Q: Can I require that my tenants get and maintain renters insurance?

A: You could. A renters insurance policy will normally cover the loss of a tenant’s possessions, as well as relocation expenses if the tenant has to be displaced when there is damage through no fault of the landlord.

For example, a pipe bursts and water cascades down the ceiling and damages a $10,000 Persian rug. All of the tenant’s electronics are destroyed. Or an intoxicated driver slams into the rental unit, making it inhabitable. Even if there is no negligence on the part of the landlord, the tenant will certainly look to them for compensation.

A properly prepared lease agreement will have a paragraph that the tenant must maintain insurance that will cover any losses sustained to their personal possessions, vehicles, or expenses associated with relocating. By having this and other language in the lease, the tenant is hard-pressed to successfully argue that the landlord is responsible for making them whole.

Many housing providers and their agents do not have the necessary verbiage in their leases. We know this because a recurring theme in our practice is landlords and property managers using stale, outdated rental agreements that do not adequately protect them. If you fall in this category, Bornstein Law can certainly help modernize your lease agreements.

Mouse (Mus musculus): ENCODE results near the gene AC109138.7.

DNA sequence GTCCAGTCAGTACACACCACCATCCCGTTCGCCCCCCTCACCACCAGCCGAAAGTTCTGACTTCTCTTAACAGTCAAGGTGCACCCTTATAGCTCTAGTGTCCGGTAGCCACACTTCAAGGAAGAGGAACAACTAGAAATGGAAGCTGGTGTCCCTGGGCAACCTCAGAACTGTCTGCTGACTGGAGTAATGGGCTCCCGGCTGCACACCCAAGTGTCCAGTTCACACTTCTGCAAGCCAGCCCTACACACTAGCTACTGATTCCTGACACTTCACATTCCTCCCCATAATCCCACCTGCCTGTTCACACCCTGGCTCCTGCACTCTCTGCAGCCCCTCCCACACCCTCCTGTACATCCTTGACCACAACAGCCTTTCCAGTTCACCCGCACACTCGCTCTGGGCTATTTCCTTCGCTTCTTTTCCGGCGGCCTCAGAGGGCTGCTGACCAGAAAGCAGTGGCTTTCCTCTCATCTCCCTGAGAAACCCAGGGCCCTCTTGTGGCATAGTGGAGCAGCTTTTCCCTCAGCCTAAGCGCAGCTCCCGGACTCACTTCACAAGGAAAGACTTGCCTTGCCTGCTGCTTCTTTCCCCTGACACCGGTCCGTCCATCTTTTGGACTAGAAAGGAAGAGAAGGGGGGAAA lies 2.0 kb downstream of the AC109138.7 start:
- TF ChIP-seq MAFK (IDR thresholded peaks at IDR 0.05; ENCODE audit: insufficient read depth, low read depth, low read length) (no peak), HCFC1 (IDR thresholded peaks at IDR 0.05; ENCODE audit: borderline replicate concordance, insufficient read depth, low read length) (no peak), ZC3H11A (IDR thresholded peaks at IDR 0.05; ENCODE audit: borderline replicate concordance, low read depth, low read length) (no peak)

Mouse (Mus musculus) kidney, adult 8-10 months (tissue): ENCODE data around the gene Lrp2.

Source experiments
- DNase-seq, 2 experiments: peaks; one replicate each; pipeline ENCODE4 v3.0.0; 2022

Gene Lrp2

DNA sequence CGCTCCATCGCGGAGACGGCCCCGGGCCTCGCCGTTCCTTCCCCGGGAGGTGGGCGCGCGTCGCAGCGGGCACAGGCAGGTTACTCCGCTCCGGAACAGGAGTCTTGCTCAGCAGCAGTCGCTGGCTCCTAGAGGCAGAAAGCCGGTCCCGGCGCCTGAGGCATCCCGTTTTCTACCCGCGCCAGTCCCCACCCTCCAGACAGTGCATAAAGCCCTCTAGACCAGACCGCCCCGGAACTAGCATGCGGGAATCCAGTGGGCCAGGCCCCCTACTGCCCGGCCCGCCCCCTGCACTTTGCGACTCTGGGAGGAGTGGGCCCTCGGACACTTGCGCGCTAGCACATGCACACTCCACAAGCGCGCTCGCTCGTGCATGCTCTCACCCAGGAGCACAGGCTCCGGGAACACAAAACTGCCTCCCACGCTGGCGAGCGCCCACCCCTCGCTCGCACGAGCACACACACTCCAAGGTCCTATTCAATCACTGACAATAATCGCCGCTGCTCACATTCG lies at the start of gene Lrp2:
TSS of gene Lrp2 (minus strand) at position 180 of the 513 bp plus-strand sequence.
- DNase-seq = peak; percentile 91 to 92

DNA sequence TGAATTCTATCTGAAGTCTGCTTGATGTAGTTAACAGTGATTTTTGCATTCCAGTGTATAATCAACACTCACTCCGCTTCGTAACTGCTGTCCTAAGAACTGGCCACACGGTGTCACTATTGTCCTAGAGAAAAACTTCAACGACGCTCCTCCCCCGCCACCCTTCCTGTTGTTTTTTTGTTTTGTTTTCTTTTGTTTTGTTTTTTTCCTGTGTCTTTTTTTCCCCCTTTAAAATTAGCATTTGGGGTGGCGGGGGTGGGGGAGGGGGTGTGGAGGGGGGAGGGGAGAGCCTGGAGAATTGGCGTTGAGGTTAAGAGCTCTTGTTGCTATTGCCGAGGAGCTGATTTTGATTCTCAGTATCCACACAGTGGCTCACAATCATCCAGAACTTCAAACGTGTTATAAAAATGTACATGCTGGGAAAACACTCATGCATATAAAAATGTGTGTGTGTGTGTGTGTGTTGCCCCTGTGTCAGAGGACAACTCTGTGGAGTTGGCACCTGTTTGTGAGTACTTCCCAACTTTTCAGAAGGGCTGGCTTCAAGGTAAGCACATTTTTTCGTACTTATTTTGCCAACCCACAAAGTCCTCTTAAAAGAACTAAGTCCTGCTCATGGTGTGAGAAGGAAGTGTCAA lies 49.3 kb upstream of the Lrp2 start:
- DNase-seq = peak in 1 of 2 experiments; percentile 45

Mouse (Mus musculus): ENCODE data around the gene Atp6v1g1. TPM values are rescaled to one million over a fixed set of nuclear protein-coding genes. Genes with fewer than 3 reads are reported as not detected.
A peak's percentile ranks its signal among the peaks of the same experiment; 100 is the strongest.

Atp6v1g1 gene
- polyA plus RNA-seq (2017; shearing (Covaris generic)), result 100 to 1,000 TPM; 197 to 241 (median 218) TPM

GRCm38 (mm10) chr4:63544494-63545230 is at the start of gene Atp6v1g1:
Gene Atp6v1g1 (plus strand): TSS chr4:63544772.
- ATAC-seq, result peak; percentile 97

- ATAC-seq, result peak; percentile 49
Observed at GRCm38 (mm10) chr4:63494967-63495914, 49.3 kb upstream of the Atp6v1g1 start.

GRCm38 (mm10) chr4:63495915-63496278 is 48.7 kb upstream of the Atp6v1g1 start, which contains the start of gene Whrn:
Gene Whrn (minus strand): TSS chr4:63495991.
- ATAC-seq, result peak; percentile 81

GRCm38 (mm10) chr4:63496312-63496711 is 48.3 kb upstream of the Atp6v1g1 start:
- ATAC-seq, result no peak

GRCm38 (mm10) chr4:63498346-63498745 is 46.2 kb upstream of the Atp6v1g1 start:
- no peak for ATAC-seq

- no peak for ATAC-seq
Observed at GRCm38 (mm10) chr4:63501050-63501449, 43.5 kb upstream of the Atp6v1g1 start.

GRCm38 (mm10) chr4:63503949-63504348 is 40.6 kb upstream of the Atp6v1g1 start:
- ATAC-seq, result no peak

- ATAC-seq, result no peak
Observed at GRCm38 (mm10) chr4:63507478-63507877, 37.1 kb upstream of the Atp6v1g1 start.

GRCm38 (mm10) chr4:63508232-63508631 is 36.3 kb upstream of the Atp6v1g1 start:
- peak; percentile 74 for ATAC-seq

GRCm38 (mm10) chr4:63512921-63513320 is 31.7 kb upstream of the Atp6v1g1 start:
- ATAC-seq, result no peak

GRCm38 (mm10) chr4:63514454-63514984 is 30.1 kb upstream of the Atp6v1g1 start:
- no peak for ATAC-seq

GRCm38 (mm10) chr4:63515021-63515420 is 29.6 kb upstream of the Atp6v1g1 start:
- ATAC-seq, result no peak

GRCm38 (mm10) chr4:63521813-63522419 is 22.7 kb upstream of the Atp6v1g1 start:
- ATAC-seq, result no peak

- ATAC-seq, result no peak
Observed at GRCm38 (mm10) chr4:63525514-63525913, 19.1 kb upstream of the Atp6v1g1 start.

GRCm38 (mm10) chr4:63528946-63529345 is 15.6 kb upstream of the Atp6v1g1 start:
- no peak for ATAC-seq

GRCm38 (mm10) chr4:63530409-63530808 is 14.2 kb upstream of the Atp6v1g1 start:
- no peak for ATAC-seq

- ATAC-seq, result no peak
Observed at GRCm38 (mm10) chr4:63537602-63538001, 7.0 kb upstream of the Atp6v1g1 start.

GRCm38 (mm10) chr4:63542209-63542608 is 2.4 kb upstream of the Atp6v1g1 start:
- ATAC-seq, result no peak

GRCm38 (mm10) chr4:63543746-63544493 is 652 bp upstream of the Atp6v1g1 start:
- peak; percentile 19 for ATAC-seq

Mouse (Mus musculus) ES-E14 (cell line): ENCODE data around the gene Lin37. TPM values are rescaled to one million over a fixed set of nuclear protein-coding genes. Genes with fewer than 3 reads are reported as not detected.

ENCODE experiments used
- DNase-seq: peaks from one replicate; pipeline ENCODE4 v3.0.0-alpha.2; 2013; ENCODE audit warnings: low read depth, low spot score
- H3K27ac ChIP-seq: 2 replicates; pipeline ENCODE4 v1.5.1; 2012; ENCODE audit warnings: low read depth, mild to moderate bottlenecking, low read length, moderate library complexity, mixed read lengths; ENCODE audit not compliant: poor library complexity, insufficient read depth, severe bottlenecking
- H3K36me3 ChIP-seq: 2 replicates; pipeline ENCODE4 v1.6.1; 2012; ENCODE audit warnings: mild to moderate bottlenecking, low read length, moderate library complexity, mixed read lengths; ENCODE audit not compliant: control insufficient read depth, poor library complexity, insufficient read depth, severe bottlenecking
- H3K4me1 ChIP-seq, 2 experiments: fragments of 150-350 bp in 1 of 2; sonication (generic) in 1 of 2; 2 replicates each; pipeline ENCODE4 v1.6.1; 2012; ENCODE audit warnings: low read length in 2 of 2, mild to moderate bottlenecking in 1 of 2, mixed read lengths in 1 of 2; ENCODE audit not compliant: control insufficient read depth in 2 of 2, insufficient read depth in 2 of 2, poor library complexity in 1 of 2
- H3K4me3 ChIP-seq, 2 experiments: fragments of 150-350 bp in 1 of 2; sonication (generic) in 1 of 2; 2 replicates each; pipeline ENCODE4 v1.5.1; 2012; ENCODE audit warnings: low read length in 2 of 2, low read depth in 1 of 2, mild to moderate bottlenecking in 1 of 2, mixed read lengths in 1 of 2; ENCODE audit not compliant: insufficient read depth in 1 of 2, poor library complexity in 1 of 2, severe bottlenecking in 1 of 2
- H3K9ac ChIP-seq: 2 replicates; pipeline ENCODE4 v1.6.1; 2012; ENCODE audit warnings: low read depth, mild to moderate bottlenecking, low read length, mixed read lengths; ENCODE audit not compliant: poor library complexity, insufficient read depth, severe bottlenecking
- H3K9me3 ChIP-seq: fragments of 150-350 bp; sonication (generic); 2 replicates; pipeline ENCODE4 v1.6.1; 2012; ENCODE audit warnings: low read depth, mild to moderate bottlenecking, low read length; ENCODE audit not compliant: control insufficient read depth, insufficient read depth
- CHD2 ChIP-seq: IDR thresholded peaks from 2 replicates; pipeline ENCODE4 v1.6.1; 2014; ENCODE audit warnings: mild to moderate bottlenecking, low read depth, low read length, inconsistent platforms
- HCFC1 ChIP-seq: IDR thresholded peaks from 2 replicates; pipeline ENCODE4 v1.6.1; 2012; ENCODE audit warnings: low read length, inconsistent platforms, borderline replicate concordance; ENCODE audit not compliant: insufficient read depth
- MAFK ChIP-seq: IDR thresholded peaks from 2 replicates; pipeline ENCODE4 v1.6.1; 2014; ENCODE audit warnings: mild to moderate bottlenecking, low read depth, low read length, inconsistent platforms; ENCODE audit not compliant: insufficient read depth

Keep in mind that owners and their agents can, with proper notice, change the terms of a tenancy, and this is best approached with attorneys who practice landlord-tenant law daily.

You might ask what happens if the tenant does not maintain renters insurance and in that case, it is on them. The goal is to shift liability from the landlord to the tenant.


An interesting question is whether or not a tenant can be evicted if he or she did not maintain renters insurance.

Under statewide rent and eviction controls, as delineated in AB-1482, the tenant can be evicted for a “material” breach of the lease. This term is ambiguous, but the language is stronger if the rental property is situated in a jurisdiction with stricter tenant protections.

Take San Francisco, for instance. The tenant can be evicted when he or she is in violation of a lawful obligation or covenant of their tenancy and it is deemed to be “substantial.” Furthermore, the tenant must be given written notice of the violation and be allowed to correct it.

Oakland goes a step further by stating that before starting the eviction process because of an underlying lease violation, the transgression must be reasonable, substantial, and create injury to the landlord.

Like most other topics we cover at Bornstein Law, the law is always cleaner on the page than it is in real life and any disputes that arise in the rental relationship will be decided on a case-by-case basis. For informed advice, reach out to our office and we can consult you on how to proceed.